In all, over 230 local people made the trek to see those gorillas. I think that’s pretty incredible.
After years of hearing, learning and talking about the Svaneti region of Georgia, my second trip to the country saw me finally reach Ushguli. It was just as special as the rumours. It is no doubt hard to reach but it's so worth it for the most picturesque views of the famed ancient watch towers and Greater Caucasus Mountains.
The Iran Unveiled tour I joined a few years back really sums up what Wild Frontiers mean when we say ‘Challenging Perceptions, Inspiring Connections’. Most people I spoke to were extremely surprised I was visiting Iran, and I must admit to being a tiny bit apprehensive myself beforehand, but once there my perceptions were well and truly challenged, discovering a country of rich history, fascinating culture and beautiful poetry.
The people of Iran meanwhile, were, without doubt, the friendliest, most welcoming people I have met anywhere. I am still in touch with many of the people I met, as well as some of my fellow travellers, who were great company and full of interesting stories. So it's safe to say the 'Inspiring connections' part was fully fulfilled as well. A magical country, a fantastic trip and many wonderful memories.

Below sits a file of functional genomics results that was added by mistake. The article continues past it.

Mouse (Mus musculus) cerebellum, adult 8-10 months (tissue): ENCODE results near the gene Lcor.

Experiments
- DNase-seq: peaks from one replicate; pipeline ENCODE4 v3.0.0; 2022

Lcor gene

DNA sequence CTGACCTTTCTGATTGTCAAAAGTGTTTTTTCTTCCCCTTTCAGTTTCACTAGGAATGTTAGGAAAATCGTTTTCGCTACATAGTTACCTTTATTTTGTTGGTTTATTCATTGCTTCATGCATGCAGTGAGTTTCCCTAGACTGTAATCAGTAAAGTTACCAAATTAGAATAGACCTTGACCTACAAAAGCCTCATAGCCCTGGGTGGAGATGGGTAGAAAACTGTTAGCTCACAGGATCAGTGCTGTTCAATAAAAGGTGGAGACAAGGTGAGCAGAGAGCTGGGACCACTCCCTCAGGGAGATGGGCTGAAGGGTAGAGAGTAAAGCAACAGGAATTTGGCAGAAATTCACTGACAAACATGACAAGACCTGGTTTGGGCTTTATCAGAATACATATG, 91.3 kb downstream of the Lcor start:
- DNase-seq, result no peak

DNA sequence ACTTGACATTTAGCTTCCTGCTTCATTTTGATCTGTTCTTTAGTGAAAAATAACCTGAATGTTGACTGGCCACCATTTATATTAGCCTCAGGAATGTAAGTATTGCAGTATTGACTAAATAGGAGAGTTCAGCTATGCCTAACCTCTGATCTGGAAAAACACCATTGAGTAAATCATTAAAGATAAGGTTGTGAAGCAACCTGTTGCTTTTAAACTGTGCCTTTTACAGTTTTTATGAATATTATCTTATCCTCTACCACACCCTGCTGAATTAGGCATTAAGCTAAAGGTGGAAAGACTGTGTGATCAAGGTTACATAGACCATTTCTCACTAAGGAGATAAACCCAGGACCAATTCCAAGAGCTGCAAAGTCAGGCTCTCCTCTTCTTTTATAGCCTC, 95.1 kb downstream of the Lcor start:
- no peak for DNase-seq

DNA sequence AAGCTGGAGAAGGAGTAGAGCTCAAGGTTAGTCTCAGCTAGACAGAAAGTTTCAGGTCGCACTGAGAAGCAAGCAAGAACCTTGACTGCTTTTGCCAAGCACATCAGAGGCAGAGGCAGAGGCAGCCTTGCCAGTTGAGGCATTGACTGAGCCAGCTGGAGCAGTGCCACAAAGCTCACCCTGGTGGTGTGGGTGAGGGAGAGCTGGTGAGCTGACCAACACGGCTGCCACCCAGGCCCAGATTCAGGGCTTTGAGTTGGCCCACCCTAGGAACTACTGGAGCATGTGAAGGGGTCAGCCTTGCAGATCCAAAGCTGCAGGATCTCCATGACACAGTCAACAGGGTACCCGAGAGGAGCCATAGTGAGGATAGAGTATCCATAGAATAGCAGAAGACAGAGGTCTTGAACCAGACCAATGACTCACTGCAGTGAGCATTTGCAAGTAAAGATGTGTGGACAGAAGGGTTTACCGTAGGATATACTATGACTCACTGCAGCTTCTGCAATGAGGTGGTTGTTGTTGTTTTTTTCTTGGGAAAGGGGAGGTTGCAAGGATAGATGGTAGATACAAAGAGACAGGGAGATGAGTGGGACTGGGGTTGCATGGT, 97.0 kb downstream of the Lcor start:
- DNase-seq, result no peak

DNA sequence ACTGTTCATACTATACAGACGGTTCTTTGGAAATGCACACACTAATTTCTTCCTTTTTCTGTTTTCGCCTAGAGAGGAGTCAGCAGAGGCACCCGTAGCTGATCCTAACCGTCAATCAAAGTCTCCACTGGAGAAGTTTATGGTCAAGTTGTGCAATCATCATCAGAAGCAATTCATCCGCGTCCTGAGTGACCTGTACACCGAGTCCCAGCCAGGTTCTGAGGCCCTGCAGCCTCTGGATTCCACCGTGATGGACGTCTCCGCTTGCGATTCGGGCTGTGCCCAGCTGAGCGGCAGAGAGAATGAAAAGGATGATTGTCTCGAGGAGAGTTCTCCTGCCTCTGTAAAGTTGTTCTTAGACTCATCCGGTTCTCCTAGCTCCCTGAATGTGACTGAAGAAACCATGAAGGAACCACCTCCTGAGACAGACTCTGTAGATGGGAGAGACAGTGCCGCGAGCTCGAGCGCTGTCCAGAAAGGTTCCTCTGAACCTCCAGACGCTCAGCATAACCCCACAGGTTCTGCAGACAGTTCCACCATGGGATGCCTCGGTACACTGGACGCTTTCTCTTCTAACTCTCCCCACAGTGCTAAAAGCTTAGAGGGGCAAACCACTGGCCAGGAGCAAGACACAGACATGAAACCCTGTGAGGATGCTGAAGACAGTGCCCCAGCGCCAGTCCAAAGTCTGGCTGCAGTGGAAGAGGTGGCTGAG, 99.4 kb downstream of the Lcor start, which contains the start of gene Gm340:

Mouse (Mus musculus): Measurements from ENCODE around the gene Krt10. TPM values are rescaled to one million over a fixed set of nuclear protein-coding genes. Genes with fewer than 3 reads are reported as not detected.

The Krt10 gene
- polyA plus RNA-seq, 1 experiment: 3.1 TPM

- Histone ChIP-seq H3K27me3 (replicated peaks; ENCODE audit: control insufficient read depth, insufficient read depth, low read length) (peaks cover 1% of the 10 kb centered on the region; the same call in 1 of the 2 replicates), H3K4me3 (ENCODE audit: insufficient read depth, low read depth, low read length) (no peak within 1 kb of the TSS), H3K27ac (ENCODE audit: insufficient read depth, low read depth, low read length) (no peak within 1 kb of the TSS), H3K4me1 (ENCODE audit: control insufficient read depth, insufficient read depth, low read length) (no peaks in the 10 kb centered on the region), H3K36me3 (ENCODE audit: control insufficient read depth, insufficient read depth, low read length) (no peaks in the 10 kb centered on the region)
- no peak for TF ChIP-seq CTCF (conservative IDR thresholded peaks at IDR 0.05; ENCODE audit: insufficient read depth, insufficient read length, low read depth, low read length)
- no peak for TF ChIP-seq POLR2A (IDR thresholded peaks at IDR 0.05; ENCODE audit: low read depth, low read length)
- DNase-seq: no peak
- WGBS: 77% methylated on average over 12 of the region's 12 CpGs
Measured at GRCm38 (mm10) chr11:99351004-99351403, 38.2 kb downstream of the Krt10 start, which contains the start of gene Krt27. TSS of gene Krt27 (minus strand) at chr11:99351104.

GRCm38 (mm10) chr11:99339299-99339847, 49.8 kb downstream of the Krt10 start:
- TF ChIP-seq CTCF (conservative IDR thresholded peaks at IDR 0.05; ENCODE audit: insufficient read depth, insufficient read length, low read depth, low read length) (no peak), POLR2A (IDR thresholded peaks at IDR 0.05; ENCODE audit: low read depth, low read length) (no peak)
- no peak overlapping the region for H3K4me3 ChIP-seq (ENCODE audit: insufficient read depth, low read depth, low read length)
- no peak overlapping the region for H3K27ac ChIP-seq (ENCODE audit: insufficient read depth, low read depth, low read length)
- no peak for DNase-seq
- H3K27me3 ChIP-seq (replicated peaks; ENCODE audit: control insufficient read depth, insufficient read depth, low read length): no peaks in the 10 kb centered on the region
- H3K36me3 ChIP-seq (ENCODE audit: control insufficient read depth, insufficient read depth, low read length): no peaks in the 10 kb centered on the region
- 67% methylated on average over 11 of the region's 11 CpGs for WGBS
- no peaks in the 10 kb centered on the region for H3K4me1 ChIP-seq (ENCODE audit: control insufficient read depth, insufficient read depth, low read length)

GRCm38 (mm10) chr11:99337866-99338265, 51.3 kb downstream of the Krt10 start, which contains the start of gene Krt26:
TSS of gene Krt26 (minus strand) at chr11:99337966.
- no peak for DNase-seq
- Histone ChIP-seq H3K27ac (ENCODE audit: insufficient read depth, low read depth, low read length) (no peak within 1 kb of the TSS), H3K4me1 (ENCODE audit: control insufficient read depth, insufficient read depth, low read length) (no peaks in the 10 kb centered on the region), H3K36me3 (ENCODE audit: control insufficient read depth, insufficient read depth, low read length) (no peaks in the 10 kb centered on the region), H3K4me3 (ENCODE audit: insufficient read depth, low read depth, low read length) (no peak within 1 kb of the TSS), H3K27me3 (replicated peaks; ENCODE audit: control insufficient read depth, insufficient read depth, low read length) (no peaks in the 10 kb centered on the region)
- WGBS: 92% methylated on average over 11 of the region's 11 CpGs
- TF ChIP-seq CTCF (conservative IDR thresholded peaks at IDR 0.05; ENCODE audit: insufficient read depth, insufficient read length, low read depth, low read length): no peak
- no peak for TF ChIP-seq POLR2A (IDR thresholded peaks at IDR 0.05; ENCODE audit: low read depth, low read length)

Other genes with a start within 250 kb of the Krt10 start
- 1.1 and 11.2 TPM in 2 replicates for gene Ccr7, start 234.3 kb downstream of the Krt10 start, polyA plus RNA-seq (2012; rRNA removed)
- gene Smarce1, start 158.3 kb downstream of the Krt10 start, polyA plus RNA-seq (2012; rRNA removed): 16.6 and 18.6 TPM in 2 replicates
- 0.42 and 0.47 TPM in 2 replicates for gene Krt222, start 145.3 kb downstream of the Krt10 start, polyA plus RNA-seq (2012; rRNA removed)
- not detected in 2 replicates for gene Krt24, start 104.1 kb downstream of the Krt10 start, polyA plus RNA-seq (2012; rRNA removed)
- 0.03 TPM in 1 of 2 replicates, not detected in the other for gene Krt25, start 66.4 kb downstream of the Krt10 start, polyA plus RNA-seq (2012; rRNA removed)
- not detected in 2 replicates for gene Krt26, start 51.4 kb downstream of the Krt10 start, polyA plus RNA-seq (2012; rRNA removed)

I haven’t been on a trip yet as I'm still relatively new to Wild Frontiers, but that hasn't stopped me from dreaming! The top three tours I would like to take include Algerian Colours because it’s a very up-and-coming destination and still largely unknown to the main public, so I would love to go now to beat the crowds. The country has so much to offer and is still very much underestimated, compared to its more known neighbours Morocco and Tunisia.
I'd also love to go to Papua New Guinea because it’s been a childhood dream of mine to travel to this mythical country of colourful tribes, untouched coral reefs and steamy jungles with birds of paradise. And of course, I have to pick the Pakistan Hindu Kush Adventure because that’s where it all started for our company and I would love to experience what Jonny saw and what made him decide to share this beautiful region with the world.